While it is true that the world has clocked more than 100 years of recorded music, it was not until the 1950s when drums became louder and prouder on most of the records that dominated the pop charts. I say, “What took so long?” The people have spoken, and they want the beat! And if you’re tackling a project in your home studio, it’s going to be up to the drummer and the engineer to ensure the people get their groove on.
One way to accomplish this is to deliver a drum sound that catches listeners’ ears and intensifies rhythmic impact. Getting there means you’ll have to be versatile, flexible, and up to the task of pulling different sounds from the one kit your drummer probably brought to the session. Let’s say the drummer is using a standard, five-piece set consisting of a 22"x16" kick drum, a 14"x5.5" snare, a 12"x8" rack tom, a 13"x9" rack toms, and a 16"x16" floor tom. For cymbals, he has 14" high-hats, a 22" ride, and 18" and 19" crashes.
Now, sure—size matters. But like they say, it’s all in the way you use it. I have heard small kits sound as big as a house, and giant kits sound like a pencil tapping a piece of paper. Our reference kit is smack dab in the middle of the small kit/big kit range.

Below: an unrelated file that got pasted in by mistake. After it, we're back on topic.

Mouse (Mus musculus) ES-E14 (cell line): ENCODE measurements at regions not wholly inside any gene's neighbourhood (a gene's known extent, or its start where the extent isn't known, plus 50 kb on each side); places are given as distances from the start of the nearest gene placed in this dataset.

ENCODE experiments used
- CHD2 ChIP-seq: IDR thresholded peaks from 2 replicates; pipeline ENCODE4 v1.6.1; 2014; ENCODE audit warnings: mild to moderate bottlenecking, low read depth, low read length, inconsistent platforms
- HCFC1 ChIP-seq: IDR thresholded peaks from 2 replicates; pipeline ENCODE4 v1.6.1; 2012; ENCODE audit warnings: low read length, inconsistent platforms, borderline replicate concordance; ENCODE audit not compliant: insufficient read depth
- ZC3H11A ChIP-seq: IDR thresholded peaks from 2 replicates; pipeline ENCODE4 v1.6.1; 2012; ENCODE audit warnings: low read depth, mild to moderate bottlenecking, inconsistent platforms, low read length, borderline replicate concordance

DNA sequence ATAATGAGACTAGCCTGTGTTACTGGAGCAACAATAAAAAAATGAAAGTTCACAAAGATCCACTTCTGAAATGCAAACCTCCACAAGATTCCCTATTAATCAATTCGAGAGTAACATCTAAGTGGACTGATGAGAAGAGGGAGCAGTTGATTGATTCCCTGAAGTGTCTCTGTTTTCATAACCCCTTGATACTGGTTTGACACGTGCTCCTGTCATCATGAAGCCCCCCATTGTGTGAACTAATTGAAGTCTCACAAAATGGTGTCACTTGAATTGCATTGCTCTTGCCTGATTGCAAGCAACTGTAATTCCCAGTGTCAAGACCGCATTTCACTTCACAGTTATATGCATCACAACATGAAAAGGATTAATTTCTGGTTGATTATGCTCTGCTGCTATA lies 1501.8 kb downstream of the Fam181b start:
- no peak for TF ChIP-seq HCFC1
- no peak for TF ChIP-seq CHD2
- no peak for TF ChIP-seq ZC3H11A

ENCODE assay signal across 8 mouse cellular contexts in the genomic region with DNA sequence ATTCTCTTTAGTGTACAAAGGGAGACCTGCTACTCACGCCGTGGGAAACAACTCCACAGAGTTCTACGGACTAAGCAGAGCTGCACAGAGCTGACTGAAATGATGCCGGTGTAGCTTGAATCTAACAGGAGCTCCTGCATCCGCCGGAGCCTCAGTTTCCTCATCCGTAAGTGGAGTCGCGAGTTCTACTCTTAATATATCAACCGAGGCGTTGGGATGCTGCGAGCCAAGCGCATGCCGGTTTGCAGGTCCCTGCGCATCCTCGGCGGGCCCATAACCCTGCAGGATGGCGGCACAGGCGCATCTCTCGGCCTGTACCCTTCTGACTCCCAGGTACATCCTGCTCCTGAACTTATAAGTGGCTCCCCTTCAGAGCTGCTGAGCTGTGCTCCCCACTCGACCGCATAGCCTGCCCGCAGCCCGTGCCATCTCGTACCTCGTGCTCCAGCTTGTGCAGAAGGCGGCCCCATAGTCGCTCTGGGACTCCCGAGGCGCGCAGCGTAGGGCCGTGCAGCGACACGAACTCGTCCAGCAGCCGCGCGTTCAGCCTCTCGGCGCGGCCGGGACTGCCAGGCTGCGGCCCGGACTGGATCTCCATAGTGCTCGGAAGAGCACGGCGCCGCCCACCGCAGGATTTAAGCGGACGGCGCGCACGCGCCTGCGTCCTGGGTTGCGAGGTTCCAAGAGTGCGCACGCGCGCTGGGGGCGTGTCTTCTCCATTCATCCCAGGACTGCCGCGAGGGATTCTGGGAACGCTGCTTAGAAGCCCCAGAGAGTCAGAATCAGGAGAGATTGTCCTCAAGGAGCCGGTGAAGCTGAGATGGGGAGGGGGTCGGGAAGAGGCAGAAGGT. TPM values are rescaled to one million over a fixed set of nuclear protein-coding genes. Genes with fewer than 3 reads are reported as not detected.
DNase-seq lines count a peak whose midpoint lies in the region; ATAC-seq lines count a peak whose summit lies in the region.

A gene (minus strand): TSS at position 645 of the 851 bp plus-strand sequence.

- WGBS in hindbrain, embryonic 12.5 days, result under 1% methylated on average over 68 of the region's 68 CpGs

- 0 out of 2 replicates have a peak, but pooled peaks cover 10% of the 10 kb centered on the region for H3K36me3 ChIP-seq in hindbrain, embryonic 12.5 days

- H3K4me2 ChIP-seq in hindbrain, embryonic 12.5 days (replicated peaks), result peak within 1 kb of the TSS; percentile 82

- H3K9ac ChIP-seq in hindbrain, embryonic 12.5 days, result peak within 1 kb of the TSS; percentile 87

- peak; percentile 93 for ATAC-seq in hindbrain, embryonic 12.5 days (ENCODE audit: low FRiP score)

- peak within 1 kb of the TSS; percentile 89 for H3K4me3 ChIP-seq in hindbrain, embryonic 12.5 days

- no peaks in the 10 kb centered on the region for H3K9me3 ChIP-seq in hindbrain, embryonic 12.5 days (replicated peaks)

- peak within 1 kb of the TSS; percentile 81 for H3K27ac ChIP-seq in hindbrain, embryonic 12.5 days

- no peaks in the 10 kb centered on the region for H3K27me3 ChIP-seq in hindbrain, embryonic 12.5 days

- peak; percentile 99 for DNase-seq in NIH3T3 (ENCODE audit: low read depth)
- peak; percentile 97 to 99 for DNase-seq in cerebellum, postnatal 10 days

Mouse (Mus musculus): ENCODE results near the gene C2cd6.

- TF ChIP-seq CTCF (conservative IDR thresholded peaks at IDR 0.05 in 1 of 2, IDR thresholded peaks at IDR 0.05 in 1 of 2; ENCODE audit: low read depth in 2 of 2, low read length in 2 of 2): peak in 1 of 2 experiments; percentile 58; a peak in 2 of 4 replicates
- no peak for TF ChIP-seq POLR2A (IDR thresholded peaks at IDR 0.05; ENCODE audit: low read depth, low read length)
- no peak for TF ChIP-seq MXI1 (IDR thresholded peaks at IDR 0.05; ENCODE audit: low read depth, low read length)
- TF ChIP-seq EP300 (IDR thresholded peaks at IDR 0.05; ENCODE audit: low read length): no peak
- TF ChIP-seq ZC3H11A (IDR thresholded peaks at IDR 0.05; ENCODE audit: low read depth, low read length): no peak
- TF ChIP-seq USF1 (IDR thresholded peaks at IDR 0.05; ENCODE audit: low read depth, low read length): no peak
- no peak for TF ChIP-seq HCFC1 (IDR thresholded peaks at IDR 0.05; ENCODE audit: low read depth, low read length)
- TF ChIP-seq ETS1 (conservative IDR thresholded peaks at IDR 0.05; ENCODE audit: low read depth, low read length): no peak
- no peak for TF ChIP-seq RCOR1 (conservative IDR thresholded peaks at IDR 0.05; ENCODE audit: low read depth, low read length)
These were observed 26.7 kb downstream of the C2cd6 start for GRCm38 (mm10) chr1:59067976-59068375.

So how do we get five completely different sounds out of this setup? First, you need to deal with tuning the drums. Knowing how to tune drums is as important as knowing how to play. If the sound isn’t right coming off the drum, it will be a lot harder to get the sound you want, and no microphone or signal processing can magically compensate for poorly tuned drums. On the upside, a single drum can produce an amazing array of sounds to compliment whatever style the music demands. So don’t be afraid to experiment with different tunings until you find the one that knocks you out.
In addition, what you use to bang the drums also affects tone. Fill your stick bag with different-sized sticks, as well as some brushes, Blasticks, and rods that will deliver variations of percussive and tonal response from the kit.
Now, here are the recipes for those five drums sounds. . . .
Let’s begin with an approach that is sparse and quick to set up, and one that you’ve heard on a ton of hit records. As this setup utilizes only four microphones, it does require a player with finesse, as well as a room that has a smooth, balanced ambience. Dynamics are key, so work with the drums (and drummer) until they produce a consistent volume level, and listen closely to the drums/cymbals ratio to ensure the relationships are pretty even.